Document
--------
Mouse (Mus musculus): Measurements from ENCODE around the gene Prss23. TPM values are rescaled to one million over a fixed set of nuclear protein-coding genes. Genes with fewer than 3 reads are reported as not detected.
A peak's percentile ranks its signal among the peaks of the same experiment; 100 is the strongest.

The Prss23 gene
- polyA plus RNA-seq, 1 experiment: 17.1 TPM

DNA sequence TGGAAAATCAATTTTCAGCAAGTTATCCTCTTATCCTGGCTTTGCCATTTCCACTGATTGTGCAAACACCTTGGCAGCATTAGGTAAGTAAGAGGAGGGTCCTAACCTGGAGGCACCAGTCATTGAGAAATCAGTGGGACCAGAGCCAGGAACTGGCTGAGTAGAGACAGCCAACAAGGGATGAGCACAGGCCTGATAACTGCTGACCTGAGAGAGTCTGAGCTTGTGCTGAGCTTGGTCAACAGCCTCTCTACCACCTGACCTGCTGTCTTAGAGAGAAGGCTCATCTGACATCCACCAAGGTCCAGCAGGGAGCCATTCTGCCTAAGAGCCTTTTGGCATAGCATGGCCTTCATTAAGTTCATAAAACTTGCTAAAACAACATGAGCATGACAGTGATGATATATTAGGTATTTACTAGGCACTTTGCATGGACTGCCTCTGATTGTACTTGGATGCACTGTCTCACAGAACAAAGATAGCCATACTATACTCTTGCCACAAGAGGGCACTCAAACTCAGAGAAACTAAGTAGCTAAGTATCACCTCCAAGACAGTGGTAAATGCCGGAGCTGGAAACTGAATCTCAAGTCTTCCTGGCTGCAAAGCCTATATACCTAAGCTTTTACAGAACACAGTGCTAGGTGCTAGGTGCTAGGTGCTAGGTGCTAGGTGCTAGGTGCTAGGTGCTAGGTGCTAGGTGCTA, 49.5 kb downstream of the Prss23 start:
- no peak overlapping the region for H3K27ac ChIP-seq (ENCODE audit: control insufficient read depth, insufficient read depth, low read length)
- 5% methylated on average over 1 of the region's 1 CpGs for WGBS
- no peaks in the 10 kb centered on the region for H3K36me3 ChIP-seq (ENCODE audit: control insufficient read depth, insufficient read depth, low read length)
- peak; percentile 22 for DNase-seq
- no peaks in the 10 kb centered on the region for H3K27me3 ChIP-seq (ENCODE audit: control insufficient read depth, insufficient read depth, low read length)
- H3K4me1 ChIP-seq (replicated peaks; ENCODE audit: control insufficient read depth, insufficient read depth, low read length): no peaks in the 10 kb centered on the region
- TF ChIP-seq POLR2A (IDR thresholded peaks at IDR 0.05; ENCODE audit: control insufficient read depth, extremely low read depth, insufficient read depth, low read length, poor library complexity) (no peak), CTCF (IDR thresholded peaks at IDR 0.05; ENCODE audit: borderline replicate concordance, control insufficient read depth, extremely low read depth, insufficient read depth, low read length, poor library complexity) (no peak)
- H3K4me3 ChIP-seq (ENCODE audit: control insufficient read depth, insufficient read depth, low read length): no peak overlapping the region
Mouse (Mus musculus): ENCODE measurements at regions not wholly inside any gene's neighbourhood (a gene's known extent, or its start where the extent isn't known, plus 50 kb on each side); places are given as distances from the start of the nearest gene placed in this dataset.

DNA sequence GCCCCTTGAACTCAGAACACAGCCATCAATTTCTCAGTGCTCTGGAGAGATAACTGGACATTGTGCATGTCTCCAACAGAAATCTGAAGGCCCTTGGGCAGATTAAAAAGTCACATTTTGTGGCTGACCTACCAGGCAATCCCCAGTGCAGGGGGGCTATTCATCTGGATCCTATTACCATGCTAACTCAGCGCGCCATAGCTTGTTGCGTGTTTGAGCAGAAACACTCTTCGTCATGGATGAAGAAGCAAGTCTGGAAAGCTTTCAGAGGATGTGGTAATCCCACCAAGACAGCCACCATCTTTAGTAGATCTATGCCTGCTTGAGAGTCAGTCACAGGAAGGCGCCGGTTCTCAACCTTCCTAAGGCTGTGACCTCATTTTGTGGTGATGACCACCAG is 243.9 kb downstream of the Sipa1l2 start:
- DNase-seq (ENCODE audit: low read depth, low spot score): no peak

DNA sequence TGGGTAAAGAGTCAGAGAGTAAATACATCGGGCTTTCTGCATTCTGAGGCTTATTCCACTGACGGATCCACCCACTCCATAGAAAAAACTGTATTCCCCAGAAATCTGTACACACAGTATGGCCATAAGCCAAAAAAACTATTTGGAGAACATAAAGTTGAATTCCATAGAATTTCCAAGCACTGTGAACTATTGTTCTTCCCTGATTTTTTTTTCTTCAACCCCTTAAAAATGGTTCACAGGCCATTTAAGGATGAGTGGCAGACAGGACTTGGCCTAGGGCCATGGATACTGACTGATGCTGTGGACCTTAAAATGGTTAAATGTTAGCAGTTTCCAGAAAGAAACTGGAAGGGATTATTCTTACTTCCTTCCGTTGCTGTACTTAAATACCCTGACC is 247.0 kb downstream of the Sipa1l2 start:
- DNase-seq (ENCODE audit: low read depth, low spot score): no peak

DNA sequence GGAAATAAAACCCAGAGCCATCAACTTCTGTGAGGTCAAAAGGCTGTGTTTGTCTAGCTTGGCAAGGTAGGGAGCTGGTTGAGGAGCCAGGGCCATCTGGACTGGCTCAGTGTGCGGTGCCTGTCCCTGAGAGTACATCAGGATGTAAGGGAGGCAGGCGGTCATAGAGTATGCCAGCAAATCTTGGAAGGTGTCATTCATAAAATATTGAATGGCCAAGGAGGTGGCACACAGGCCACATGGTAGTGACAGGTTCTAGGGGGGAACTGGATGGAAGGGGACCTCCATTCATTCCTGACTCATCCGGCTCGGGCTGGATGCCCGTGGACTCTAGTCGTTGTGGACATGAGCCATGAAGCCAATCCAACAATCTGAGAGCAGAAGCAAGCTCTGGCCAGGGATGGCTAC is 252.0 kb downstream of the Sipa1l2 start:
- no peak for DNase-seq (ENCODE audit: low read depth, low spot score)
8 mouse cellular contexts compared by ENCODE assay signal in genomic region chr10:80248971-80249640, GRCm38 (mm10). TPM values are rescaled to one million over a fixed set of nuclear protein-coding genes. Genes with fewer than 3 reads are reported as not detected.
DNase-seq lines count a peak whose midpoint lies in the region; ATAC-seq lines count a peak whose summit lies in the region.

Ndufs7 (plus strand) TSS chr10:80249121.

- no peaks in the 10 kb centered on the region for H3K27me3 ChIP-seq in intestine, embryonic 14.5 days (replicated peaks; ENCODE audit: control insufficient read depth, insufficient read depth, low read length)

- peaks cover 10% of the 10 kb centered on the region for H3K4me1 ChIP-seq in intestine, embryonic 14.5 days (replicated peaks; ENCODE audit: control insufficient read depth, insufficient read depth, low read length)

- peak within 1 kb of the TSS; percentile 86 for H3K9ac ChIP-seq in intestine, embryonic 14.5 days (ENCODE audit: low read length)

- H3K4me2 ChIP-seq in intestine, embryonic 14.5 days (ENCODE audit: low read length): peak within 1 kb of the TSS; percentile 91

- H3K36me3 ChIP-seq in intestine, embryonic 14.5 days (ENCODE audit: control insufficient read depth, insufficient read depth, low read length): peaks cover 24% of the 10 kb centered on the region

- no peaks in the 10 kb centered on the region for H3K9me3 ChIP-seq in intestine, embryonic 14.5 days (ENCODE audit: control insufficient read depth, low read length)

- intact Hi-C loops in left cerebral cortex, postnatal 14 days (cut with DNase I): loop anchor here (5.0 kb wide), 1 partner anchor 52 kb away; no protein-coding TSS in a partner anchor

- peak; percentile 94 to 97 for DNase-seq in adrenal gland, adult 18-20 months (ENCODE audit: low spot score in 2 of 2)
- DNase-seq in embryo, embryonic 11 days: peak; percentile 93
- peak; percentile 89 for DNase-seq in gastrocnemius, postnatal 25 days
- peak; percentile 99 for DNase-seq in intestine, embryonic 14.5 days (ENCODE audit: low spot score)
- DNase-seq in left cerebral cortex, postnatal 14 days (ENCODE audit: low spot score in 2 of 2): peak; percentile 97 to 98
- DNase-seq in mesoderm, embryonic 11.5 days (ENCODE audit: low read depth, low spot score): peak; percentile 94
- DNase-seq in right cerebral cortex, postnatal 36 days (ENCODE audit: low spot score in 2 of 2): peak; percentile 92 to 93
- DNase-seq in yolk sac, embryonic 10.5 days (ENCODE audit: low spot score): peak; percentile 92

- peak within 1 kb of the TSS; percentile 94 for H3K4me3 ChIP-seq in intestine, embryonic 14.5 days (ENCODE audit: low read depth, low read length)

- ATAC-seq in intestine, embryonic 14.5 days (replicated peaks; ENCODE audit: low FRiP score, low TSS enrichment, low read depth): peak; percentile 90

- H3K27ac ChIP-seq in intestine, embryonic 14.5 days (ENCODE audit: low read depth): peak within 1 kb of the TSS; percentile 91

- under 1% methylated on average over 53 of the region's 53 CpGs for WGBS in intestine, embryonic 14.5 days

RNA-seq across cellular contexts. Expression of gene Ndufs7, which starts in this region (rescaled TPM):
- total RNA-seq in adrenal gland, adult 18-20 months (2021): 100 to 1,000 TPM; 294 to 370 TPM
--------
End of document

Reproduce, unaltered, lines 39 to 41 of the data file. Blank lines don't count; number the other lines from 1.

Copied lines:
- peak within 1 kb of the TSS; percentile 94 for H3K4me3 ChIP-seq in intestine, embryonic 14.5 days (ENCODE audit: low read depth, low read length)

- ATAC-seq in intestine, embryonic 14.5 days (replicated peaks; ENCODE audit: low FRiP score, low TSS enrichment, low read depth): peak; percentile 90

- H3K27ac ChIP-seq in intestine, embryonic 14.5 days (ENCODE audit: low read depth): peak within 1 kb of the TSS; percentile 91